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Other titles in the Johns Hopkins New Translations from Antiquity series:
The Odes of Horace (Johns Hopkins New Translations from Antiquity)by Horace
Synopses & Reviews
The Latin poet Horace is, along with his friend Virgil, the most celebrated and influential of the poets of Emperor Augustus's reign. These marvelously constructed poems, with their unswerving clarity of vision and extraordinary range of tone and emotion, have deeply affected the poetry of Shakespeare, Ben Jonson, Herbert, Marvell, Dryden, Pope, Samuel Johnson, Wordsworth, Frost, Auden, Larkin, and many others, in English and in other languages. David Carne-Ross has said of this translation that Ferry has found an English into which Horace's lyrics will pass with no apparent strain. Grateful readers will appreciate the lucidity and inventiveness of these elegant and judicious versions.
Book News Annotation:
The The Carmina by Roman poet Quintus Horatius Flaccus (65-8 BC) have been translated many times into English, but Kaimowitz, head librarian of the Watkinson Library at Trinity College, Connecticut, and a classical scholar specializing in Roman poetry, presents a metrical version to bring something new to the inimitable lyric poems. His verse schemes are reminiscent of Horace's meters, but firmly based on English prosody. His goal is literary, creating poems in their own right, and so drifts somewhat from the literal. Footnotes explain people, places, and events mentioned in the verse. Annotation ©2009 Book News, Inc., Portland, OR (booknews.com)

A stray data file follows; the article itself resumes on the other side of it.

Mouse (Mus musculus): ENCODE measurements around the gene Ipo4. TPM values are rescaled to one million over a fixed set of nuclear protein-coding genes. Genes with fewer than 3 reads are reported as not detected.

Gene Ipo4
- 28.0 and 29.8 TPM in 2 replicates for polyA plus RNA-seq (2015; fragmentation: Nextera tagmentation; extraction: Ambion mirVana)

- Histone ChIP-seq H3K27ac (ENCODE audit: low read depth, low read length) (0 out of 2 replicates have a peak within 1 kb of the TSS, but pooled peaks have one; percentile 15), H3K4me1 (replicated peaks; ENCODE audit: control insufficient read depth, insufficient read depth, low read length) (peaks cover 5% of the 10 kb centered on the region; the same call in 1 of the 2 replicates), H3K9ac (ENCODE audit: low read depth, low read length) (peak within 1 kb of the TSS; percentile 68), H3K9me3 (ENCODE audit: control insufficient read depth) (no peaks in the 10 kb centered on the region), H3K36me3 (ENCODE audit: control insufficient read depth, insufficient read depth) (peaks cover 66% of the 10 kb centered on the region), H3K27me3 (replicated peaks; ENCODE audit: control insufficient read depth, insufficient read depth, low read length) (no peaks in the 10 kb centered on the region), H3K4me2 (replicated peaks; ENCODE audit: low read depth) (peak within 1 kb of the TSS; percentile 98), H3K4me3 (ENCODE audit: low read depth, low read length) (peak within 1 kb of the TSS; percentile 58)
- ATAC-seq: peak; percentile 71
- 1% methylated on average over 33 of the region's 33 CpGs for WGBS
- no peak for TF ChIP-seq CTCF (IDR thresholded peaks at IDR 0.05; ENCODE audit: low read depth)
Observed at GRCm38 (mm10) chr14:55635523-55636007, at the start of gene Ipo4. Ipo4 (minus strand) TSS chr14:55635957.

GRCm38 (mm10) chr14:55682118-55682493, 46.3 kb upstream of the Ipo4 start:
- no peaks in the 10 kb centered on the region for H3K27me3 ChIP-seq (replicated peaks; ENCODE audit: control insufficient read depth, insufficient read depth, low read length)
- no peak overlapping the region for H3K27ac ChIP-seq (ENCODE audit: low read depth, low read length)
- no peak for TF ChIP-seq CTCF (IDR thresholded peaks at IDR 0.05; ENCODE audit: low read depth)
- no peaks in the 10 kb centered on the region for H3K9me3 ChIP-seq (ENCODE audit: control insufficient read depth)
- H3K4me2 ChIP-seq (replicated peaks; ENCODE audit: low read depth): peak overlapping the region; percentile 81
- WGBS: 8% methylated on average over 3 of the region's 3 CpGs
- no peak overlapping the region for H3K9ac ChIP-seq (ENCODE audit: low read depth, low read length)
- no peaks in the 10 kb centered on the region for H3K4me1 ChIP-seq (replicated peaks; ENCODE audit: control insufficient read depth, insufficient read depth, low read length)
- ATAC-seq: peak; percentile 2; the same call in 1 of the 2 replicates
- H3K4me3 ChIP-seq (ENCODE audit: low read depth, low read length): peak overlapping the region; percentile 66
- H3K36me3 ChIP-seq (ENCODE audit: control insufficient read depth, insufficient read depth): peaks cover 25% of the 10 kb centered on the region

This groundbreaking new translation of Horace's most widely read collection of poetry is rendered in modern, metrical English verse rather than the more common free verse found in many other translations. Jeffrey H. Kaimowitz adapts the Roman poet's rich and metrically varied poetry to English formal verse, reproducing the works in a way that maintains fidelity to the tone, timbre, and style of the originals while conforming to the rules of English prosody. Each poem is true to the sense and aesthetic pleasure of the Latin and carries with it the dignity, concision, and movement characteristic of Horace's writing.
Kaimowitz presents each translation with annotations, providing the context necessary for understanding and enjoying Horace's work. He also comments on textual instability and explains how he constructed his verse renditions to mirror Horatian Latin.
Horace and The Odes are introduced in lively fashion by noted classicist Ronnie Ancona.
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